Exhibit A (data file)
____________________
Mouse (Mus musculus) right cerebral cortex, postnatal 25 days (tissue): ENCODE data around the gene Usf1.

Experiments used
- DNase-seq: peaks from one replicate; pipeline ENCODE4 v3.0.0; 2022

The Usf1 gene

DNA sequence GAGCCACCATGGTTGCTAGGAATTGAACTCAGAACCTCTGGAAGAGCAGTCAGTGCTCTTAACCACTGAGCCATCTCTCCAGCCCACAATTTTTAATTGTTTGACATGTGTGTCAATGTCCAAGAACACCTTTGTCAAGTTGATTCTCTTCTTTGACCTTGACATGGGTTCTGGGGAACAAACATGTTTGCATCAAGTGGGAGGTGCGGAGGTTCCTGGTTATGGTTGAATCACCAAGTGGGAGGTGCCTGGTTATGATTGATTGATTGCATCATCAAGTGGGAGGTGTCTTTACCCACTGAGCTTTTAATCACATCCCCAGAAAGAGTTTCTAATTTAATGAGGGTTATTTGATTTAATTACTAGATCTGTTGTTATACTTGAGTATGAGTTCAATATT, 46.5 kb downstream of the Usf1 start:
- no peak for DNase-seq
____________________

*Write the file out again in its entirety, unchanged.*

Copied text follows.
Mouse (Mus musculus) right cerebral cortex, postnatal 25 days (tissue): ENCODE data around the gene Usf1.

Experiments used
- DNase-seq: peaks from one replicate; pipeline ENCODE4 v3.0.0; 2022

The Usf1 gene

DNA sequence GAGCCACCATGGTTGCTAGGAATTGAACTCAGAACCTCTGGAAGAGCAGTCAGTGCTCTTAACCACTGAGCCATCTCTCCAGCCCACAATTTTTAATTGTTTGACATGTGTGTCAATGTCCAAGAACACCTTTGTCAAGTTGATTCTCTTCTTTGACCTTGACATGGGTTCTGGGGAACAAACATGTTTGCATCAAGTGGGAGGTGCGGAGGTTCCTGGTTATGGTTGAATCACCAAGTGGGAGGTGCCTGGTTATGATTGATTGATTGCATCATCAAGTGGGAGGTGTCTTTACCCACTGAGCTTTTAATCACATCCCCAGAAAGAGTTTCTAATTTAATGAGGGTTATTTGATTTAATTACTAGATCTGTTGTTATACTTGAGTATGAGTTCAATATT, 46.5 kb downstream of the Usf1 start:
- no peak for DNase-seq